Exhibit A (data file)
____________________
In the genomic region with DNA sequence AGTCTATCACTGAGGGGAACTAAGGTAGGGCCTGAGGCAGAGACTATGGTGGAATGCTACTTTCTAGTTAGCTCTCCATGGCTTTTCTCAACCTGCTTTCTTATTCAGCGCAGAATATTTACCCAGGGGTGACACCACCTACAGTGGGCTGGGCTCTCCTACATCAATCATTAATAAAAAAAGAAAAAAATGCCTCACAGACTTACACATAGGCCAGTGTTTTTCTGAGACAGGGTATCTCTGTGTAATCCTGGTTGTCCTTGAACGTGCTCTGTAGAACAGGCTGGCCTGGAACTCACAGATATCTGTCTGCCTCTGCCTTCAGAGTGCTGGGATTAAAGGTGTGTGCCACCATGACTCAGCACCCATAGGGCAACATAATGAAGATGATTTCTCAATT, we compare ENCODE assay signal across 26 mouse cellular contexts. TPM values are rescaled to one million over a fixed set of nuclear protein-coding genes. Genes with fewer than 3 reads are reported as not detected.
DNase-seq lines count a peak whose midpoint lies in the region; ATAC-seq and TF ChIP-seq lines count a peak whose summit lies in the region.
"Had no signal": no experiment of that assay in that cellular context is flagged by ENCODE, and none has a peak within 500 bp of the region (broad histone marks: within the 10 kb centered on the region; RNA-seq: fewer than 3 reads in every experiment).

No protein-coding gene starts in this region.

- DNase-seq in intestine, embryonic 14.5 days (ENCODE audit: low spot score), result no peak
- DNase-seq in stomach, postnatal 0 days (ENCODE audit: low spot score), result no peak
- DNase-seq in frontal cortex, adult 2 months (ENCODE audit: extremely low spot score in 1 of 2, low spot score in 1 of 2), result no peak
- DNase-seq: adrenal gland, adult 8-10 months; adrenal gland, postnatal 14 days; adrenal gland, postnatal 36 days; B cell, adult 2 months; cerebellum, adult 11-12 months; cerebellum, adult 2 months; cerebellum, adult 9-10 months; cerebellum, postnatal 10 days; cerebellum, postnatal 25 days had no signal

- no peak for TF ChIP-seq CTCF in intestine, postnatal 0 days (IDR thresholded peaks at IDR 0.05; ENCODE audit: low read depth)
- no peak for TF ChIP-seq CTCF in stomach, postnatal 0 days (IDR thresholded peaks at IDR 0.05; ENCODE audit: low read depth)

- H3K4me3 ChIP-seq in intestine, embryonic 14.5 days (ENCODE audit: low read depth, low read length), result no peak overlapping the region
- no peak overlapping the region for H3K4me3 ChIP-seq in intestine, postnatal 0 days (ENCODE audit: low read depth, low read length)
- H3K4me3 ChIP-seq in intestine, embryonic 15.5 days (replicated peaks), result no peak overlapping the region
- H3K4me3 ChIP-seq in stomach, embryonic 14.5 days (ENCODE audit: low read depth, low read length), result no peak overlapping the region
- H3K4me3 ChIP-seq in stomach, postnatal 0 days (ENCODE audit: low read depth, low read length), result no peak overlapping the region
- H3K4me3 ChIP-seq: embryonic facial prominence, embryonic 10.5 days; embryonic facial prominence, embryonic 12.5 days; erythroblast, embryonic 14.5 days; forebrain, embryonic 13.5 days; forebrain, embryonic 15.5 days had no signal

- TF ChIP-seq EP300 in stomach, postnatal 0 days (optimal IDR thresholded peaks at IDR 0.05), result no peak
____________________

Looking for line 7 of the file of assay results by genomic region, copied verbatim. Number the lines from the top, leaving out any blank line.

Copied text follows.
- DNase-seq in frontal cortex, adult 2 months (ENCODE audit: extremely low spot score in 1 of 2, low spot score in 1 of 2), result no peak